If you scratch your head with your right arm, there is another universe out there where you’re scratching your head with your left arm. This is the idea--in its very simplified form--that Constellations is presenting.
Two people, Mary Ann and Roland, meet, fall in love, fall out of love, fall in love again, fight, break up, fall back in love and then repeat the entire cycle once again, one more time, and another--this time with feelings--and at another time, without.
“Time is irrelevant,” says Cris Villonco’s character Mary Ann. Is this why she and JC Santos’s character Roland, seem stuck in a perpetual loop of what-if’s and what-could-have-been’s playing and replaying limitlessly “x” number of times?
As Mary Ann and Roland exchange pleasantries, their emotions suddenly morph in intensity in a split second. It vacillates from joy, familiarity, and then contempt, and back to a point where none of the above feelings were ever felt.
All these go on as they utter the exact same lines in the same exact situation, but in varying emotional contexts. It is déjà vu on steroids.
The words they use matters little as their emotions trump anything and everything they have said or will ever say. Thus they resort to sign language at one point during their endless back and forth dialogue. In the absence of words, their emotions still shine through.
Cris Villonco’s facial expressions, body language and performance pull you in. When she’s sad, you’re sad with her, not for her. She switches from a smile to a tear in an instant--a feat that made the play engaging to watch despite the repeating broken-record-like scenes.
The play throws around physics concepts such as “string theory,” “multiverse,” “quantum theory,” “atoms” and the clockwork motion of the stars in an attempt to ground in science the intangible yet more easily relatable universe of human emotions.
But as human emotions go, feelings can be unrelenting. Unresolved feelings expressed repeatedly can be exhausting, and the play gives off that vibe. Even the character, Mary Ann, couldn’t help but admit, “It’s tiring…it’s the words Roland.”
Thirty minutes in and a few audience members were yawning and seem disinterested. After a few more minutes, interest is piqued once more and attention returns due to a more dramatic turn of events on stage.
Constellations’ non-linear storytelling mimics how emotions are similarly remembered.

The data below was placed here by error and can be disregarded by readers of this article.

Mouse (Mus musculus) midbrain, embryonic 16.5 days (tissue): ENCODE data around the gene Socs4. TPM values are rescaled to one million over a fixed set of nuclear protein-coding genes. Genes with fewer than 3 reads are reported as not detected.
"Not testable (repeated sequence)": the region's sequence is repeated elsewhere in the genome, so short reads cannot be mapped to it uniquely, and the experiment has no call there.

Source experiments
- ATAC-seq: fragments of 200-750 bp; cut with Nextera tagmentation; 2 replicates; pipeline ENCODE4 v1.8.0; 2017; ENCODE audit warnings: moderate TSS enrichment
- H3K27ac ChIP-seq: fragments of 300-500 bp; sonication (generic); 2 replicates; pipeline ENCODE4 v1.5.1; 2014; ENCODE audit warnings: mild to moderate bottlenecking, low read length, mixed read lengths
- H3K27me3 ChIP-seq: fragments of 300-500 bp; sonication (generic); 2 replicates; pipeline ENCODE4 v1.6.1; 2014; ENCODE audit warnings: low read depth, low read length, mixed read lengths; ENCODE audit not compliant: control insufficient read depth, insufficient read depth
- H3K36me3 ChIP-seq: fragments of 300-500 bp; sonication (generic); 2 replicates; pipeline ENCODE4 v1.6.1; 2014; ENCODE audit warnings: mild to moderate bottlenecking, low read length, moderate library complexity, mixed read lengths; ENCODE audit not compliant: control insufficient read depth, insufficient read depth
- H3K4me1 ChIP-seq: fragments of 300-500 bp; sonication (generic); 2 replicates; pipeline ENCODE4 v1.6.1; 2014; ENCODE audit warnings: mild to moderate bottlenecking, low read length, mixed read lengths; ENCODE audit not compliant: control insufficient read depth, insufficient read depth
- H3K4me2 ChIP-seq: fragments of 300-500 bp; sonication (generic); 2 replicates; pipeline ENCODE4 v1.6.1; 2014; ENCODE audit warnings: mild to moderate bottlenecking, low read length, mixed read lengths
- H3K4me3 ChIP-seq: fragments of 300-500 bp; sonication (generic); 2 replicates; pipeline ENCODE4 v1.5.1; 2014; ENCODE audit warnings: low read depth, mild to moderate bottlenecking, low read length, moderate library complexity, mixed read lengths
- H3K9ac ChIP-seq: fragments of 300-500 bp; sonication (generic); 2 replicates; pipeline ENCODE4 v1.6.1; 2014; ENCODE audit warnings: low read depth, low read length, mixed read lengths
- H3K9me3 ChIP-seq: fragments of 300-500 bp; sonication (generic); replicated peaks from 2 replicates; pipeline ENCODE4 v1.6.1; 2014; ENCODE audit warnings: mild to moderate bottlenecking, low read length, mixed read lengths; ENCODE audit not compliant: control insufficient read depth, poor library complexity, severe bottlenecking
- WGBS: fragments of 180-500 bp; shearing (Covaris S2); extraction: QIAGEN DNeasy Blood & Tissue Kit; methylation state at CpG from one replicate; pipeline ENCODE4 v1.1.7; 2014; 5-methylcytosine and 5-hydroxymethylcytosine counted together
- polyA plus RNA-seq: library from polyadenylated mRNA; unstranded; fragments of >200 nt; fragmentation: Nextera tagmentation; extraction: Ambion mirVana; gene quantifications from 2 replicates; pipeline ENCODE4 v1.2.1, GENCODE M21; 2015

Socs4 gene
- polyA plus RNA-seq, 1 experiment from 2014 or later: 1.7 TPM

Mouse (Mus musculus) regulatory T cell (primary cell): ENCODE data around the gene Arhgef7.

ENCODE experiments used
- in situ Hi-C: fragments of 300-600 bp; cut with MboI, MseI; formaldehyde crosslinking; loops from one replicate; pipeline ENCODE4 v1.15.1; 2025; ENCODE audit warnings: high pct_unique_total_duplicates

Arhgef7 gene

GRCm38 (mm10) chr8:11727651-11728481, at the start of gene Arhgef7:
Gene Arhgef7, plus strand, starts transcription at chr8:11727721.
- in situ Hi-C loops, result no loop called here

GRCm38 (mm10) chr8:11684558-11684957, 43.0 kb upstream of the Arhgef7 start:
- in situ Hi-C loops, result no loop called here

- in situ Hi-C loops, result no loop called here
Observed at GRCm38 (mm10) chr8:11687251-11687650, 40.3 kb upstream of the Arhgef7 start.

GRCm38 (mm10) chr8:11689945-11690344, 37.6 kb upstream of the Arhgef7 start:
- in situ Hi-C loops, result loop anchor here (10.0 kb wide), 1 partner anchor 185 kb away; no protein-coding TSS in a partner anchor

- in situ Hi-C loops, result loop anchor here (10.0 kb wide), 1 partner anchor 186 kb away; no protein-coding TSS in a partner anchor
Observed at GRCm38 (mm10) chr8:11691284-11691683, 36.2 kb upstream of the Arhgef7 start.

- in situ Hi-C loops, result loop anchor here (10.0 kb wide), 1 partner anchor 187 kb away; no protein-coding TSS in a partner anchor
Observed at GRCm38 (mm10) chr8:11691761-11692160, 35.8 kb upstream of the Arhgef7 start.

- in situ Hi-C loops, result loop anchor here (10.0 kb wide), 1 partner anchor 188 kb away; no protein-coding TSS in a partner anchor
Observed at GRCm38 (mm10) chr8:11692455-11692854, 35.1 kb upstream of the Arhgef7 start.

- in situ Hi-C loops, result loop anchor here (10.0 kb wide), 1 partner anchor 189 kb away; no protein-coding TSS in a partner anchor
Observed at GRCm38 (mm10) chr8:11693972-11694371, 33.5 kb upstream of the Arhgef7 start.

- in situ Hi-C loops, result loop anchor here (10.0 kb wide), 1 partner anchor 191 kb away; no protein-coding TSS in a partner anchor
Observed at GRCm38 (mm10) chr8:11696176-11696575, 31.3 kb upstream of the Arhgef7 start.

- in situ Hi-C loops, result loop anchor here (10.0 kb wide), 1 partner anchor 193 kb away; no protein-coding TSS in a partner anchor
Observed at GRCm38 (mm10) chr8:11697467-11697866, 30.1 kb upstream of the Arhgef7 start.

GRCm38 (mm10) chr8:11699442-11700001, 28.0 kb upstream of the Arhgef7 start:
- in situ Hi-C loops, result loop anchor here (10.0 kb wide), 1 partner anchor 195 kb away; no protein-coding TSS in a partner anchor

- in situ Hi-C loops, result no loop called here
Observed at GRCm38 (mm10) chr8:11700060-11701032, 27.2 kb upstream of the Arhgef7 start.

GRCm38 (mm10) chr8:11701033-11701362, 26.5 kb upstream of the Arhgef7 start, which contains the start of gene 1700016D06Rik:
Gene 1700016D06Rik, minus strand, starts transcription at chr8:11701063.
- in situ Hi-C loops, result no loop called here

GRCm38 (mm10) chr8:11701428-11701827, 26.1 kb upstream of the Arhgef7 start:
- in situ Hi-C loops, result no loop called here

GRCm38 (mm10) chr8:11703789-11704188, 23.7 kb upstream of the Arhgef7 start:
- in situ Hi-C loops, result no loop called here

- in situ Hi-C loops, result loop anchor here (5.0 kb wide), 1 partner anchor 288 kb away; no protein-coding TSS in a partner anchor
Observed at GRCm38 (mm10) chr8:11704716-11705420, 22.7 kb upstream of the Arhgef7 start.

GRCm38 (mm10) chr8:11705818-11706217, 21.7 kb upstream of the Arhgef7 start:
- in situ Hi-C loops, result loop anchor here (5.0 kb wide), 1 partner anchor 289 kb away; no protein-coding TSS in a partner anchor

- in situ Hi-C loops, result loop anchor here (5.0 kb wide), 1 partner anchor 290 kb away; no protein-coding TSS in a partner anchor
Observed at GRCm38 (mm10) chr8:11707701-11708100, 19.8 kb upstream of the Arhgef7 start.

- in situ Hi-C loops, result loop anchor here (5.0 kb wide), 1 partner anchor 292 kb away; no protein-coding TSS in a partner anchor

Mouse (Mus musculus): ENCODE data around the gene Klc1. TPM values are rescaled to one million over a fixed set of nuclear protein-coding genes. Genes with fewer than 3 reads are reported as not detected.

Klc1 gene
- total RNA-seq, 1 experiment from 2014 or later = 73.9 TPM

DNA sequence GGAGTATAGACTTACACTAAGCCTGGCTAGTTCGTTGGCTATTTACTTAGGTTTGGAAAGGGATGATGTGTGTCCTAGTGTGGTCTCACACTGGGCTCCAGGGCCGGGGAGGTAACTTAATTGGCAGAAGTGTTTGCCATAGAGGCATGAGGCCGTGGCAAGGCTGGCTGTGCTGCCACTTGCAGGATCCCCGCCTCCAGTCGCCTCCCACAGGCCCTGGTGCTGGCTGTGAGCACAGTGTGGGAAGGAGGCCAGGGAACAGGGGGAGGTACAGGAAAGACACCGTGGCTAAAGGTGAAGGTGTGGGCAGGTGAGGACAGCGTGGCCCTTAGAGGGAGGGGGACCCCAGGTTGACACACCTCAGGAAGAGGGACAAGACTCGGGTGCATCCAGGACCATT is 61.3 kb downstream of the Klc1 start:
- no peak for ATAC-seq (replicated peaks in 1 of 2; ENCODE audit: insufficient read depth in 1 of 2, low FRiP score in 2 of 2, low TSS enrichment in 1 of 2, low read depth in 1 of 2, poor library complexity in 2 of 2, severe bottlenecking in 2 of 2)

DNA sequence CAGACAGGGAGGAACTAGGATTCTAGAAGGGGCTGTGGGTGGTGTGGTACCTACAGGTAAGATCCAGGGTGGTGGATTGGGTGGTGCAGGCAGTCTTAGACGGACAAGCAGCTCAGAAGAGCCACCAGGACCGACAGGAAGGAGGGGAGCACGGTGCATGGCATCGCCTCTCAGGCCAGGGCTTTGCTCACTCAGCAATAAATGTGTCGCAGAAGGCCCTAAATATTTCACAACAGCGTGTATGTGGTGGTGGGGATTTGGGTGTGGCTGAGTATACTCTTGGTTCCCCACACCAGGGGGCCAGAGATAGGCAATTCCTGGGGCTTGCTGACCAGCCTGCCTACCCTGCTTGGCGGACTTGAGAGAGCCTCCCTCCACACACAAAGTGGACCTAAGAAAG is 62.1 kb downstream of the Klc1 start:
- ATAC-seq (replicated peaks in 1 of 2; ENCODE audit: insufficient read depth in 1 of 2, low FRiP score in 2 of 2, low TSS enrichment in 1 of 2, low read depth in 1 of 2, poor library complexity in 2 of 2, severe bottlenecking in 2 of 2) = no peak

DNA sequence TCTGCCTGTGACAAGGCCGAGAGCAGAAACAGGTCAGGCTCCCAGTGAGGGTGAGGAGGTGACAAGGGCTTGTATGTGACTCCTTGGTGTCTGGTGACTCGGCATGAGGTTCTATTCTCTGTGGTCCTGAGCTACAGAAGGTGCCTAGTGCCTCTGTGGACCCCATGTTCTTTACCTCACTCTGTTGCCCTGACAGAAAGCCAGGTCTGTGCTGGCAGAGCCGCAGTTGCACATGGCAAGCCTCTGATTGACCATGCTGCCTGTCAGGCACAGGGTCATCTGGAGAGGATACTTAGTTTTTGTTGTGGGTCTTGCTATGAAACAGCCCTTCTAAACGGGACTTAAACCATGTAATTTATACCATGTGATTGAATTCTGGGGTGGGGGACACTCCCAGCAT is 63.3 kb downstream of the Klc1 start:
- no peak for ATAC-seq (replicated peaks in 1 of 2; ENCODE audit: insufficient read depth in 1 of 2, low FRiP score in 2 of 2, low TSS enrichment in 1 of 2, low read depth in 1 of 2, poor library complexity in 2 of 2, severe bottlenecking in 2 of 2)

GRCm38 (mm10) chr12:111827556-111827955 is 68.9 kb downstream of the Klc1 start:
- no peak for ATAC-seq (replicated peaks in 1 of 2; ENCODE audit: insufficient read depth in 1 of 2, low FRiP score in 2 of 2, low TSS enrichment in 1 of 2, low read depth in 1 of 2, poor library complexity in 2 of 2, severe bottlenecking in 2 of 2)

Feelings--like constellations--are patterns we see, track and sometimes, even allow in leading us to live in set ways. Our own patterns of sadness, anger, joy are usually used as basis in making our choices. We allow our emotions to rule us instead of the other way around, the same way we allow the stars to, dictate--at times even blame for--our fate.
Though time, as stated by Cris’ character Mary Ann, is “irrelevant,” there is a ticking clock heard throughout the play’s entirety.
Time becomes relevant when change occurs. Only in time can change happen because what was once “before” is now different “after.” Once change happens, it is proof that time exists and is therefore relevant.
The characters in Constellations seem stuck in time. They repeat the same patterns, words, emotions in a cycle that is keeping them from growing and changing. In this context, time is indeed irrelevant.
If this play will help you realize your own need to grow, move on, and not be led by patterns that will keep you stagnant, make sure to watch it.
This is not a play you attend to just watch and chill. It will demand your patience and unbridled attention. It might also remind you of your own patterns and how you should lead them and not allow them to lead you.
Constellations is not easy to enjoy. Actors Cris Villonco and JC Santos’s performances helped make sitting through it easier.
This play by British playwright Nick Payne is directed by Rem Zamora, with a set designed by Ed Lacson Jr.
Constellations is a Red Turnip Theater production. It is being staged until March 6, 2016 at the Power Mac Center Spotlight, Circuit Makati, A.P. Reyes Ave., Brgy. Carmona, Makati City.